Yahoo! Inc. said today that a security breach on its site exposed 450,000 user names and passwords for accounts at Yahoo and other Internet services such as Microsoft Corp.’s Hotmail and AOL Inc.
A file containing login credentials for Yahoo and other accounts was stolen from a Yahoo site featuring user articles, videos and slideshows on July 11, the company said in an e- mailed statement today.
“At Yahoo we take security very seriously and invest heavily in protective measures to ensure the security of our users and their data across all our products,” the Sunnyvale, California-based company said in the statement. ’’We are taking immediate action by fixing the vulnerability that led to the disclosure of this data, changing the passwords of the affected Yahoo! users and notifying the companies whose users accounts may have been compromised. We apologize to all affected users.’’
Yahoo spokeswoman Kate Wesson said the company has 298 million active Yahoo e-mail users worldwide. That means the breach affected less than one percent of users.
Reuters earlier reported that a hacker group called D33DS had posted online details of 450,000 user accounts and passwords that it claimed were taken from a Yahoo server.
TrustedSec, a Berea, Ohio-based security consultancy that reviewed the list of breached e-mail addressed, reported on its blog that the addresses included accounts from AOL and Hotmail.
The hackers that posted the information made efforts to mask which Yahoo site the stolen passwords came from, but inadvertently left clues in the file that point to the Yahoo! Voices site as the source of the breach, TrustedSec wrote.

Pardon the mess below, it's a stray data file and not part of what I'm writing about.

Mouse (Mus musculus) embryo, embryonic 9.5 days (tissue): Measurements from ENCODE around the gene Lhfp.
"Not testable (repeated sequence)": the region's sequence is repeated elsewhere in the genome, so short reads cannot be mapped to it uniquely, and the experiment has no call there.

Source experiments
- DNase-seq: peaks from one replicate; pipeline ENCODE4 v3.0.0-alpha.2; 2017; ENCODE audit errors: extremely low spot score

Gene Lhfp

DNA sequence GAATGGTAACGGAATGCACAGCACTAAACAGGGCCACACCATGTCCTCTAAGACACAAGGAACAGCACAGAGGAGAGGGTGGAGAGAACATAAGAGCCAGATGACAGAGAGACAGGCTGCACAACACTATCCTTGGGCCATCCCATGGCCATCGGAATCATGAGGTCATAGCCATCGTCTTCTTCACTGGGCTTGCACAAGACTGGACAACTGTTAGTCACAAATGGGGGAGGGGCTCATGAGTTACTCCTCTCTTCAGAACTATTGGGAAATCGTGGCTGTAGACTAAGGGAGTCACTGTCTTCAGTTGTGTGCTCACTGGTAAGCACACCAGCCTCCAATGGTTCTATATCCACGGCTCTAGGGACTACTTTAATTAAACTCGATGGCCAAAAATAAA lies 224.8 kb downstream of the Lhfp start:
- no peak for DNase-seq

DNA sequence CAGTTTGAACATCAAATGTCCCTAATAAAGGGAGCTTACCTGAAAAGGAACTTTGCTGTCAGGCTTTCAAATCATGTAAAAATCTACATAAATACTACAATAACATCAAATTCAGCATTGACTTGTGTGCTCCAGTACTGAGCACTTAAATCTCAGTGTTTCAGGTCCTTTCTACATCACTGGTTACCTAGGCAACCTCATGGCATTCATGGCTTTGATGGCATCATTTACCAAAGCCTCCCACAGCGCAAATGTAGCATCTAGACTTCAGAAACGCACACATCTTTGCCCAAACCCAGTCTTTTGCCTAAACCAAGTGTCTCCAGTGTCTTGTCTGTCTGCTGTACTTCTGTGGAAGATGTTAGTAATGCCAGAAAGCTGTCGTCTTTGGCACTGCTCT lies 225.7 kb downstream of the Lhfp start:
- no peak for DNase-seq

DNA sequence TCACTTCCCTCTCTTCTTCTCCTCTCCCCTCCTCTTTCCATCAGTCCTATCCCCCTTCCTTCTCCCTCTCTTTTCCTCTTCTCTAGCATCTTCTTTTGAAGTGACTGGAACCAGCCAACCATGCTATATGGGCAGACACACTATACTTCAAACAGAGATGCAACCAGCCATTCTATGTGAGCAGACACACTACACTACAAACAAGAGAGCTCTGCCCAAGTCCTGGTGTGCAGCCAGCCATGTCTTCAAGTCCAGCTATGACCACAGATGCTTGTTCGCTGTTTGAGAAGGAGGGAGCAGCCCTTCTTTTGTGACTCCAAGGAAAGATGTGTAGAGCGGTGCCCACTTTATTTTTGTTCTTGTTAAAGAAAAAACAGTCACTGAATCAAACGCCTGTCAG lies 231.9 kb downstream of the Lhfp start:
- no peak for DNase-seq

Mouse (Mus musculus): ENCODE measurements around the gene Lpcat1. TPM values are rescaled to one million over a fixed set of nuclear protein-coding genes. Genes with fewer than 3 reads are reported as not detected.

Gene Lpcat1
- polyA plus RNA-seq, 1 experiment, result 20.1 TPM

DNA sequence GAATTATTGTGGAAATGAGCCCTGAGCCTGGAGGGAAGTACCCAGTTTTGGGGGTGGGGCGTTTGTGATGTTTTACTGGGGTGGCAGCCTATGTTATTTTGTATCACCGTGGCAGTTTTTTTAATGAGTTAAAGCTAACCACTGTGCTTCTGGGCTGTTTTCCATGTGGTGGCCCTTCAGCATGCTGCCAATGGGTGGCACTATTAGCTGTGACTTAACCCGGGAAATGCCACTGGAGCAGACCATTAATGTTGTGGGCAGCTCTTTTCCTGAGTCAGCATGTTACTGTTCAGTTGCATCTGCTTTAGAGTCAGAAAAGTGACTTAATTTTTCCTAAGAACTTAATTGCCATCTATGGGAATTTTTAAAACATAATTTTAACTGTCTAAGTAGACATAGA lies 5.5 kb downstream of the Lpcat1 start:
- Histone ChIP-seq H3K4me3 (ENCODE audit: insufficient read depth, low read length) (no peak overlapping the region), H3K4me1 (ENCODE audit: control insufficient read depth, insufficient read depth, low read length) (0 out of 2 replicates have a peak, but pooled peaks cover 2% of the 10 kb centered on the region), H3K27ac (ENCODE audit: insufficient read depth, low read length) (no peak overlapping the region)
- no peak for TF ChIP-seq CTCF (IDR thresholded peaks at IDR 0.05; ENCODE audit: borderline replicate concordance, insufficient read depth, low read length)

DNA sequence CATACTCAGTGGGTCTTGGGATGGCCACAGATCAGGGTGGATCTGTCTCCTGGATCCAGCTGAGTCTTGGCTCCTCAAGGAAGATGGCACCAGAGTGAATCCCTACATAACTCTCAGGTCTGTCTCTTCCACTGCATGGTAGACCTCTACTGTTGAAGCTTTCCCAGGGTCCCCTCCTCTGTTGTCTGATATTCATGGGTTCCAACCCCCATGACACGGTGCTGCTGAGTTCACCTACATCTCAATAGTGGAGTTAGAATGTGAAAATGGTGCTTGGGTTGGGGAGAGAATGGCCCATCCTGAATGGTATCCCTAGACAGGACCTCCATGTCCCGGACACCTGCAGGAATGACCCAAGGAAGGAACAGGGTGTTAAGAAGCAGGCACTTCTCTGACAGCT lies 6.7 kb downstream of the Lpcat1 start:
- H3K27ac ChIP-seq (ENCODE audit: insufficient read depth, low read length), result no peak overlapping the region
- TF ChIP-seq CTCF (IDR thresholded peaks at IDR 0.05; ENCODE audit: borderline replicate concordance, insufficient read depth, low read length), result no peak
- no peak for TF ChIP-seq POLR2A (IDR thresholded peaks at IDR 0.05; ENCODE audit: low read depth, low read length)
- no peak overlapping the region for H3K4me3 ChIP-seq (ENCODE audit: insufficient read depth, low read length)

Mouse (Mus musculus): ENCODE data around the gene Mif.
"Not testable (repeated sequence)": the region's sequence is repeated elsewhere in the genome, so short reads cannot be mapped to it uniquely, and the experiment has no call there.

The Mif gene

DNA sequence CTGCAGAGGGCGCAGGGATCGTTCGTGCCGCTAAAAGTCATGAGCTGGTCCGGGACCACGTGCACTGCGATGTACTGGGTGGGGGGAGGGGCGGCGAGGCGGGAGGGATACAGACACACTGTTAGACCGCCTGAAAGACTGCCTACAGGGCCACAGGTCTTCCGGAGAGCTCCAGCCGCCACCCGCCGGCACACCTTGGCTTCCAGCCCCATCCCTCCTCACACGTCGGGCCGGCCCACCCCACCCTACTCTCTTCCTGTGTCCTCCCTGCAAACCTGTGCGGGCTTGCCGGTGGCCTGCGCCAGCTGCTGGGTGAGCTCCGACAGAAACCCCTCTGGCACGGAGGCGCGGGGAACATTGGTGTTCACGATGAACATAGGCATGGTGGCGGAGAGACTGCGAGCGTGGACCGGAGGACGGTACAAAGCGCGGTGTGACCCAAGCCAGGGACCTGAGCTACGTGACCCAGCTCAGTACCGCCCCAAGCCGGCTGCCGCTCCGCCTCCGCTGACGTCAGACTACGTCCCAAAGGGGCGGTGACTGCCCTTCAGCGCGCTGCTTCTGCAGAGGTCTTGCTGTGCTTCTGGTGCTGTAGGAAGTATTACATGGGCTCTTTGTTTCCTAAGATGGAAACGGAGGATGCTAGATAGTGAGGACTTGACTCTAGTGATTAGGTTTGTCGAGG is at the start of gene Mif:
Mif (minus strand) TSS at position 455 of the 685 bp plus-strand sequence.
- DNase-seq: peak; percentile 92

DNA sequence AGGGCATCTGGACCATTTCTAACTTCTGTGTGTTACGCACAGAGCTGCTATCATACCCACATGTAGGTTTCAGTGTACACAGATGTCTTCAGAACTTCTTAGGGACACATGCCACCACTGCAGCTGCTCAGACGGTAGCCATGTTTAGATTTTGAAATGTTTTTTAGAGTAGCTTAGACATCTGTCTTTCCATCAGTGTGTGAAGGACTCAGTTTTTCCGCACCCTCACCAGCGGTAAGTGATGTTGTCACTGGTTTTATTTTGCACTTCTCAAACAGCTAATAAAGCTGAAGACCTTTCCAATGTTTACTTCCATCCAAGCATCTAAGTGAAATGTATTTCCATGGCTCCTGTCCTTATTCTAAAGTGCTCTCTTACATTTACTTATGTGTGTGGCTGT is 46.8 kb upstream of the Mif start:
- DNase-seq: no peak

The breached site was formerly known as Associated Content, a site for user-generated content that Yahoo bought in 2010 and re-branded last year.
Many of the victims may have been Associated Content users who signed up for the service before Yahoo turned it into Yahoo Voices, said Kurt Baumgartner, a security researcher at Russian antivirus firm Kaspersky Lab. That likely explains why non-Yahoo e-mail accounts were among the breached data, as users could sign up for the service with a variety of e-mail accounts, he said.
The Yahoo e-mail accounts of at least 10 foreign journalists based in China and Taiwan were hacked in March 2010, according to Reporters Without Borders, a Paris-based press freedom group. Yahoo said in an e-mailed statement in response to the breach that it “condemns all cyber attacks regardless of origin or purpose.”
Google Inc. said in January 2010 that it was one of at least 20 companies targeted in a “highly sophisticated” computer attack directed at e-mail accounts of human rights activists. That month, Yahoo was targeted by a Chinese attack similar to the one that affected Google, according to a person familiar with the matter.
Yahoo dropped 0.5 percent to $15.73 at 2:33 p.m. in New York. The shares had declined 2 percent this year through yesterday.